Drugs in the Water

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Contents

Introduction

What do acetaminophen (Tylenol), codeine, cocaine, ibuprofen, Prozac, erythromycin, caffeine, ethinylestradiol, triclosan, Naproxen, nonylphenol, Metformin and nicotine have in common? They have all been detected in rivers, lakes and coastal waters throughout the United States and Europe (1, 2) in concentrations of parts per billion to parts per trillion. Where do these drugs come from? Are they a threat to the environment? Are they a threat to human health? What can we do about it?

Where Do the Drugs Come From?

Over-the-counter, prescription and recreational drugs ingested by people are typically not completely absorbed or degraded by our bodies before elimination. These drugs are therefore in our waste that is that is flushed down the drain, passed through the sewer system, only partially destroyed in the sewage treatment process, and therefore are still present in wastewater treatment plant effluent. Depending on the location, this effluent stream is discharged to rivers or the ocean. These same water bodies are the source of drinking water for many communities. Drugs also enter the sewer system when unused medications are flushed down the toilet.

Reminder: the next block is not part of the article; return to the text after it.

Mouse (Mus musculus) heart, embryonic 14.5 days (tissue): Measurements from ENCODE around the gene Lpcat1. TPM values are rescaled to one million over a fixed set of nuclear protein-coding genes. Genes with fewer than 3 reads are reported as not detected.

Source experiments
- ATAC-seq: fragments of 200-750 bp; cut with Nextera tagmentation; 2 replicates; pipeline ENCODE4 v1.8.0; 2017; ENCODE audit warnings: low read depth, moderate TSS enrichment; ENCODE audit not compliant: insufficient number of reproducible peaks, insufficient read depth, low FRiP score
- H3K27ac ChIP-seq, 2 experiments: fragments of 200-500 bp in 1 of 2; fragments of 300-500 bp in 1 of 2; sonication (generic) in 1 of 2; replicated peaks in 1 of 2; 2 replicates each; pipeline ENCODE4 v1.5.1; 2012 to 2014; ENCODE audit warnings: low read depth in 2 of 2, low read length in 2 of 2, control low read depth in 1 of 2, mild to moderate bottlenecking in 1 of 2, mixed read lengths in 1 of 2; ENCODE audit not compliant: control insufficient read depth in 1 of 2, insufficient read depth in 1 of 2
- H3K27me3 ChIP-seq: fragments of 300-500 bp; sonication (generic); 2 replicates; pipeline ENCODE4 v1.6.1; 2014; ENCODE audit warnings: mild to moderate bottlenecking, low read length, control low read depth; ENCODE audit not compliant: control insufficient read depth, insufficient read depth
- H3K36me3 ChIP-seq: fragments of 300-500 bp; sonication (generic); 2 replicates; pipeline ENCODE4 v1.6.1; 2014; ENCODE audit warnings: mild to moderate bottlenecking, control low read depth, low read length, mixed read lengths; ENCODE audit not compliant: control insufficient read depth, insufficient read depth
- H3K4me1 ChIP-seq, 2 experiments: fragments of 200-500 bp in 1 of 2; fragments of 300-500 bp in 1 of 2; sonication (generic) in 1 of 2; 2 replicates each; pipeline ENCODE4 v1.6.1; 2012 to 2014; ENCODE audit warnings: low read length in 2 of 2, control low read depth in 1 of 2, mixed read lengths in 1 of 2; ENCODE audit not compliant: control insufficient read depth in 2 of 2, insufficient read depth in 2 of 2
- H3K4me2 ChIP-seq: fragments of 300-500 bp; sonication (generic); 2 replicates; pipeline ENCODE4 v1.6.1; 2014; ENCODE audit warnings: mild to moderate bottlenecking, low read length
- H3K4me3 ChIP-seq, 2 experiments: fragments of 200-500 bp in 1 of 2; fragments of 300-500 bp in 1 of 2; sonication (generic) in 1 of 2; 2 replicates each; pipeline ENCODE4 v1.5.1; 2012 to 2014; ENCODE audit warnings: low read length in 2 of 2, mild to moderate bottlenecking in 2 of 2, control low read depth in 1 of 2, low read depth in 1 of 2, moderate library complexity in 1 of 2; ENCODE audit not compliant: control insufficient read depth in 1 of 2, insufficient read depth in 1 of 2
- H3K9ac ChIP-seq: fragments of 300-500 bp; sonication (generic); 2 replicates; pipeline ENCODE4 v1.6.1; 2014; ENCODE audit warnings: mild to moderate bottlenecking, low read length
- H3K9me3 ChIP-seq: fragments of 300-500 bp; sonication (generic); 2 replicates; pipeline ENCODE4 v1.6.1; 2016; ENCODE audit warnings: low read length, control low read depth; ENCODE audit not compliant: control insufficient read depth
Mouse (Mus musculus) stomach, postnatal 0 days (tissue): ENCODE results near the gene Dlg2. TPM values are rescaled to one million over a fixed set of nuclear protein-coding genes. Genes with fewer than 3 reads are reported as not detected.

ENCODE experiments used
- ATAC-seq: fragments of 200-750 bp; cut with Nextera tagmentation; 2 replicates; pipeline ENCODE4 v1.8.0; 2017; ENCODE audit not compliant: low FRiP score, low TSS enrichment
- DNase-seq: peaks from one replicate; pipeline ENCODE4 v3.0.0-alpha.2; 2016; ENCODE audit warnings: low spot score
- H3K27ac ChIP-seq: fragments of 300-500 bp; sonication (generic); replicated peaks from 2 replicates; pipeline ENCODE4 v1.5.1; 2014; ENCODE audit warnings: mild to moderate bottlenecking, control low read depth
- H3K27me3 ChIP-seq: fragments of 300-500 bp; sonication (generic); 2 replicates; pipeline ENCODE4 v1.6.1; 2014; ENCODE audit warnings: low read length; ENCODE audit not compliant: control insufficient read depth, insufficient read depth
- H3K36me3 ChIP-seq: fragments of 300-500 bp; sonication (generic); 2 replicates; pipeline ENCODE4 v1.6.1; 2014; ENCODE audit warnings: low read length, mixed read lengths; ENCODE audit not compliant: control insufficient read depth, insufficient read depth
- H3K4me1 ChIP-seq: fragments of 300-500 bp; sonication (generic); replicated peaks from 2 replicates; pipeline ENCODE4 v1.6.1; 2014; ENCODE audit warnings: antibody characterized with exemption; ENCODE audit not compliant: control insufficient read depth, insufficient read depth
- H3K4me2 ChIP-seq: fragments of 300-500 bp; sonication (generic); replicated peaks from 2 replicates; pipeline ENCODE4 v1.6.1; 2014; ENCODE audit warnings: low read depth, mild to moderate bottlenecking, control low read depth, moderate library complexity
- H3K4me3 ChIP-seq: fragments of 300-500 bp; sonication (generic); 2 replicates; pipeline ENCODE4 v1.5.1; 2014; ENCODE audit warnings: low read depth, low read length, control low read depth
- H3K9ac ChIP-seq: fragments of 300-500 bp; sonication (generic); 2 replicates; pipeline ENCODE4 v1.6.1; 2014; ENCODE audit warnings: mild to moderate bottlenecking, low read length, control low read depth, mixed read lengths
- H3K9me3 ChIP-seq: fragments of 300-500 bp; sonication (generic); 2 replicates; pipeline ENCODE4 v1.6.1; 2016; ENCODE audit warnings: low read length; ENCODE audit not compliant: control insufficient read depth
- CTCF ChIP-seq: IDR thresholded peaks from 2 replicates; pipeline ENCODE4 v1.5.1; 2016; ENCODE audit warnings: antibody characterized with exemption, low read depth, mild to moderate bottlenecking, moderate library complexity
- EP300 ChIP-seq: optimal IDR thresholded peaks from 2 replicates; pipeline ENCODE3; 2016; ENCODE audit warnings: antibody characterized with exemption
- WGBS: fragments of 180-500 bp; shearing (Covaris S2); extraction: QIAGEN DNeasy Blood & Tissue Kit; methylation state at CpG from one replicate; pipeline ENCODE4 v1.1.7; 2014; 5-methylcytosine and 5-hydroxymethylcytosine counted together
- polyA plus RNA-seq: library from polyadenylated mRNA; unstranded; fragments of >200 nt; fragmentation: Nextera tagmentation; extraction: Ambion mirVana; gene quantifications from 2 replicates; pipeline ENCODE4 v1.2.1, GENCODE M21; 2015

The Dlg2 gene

Are They a Threat to the Environment?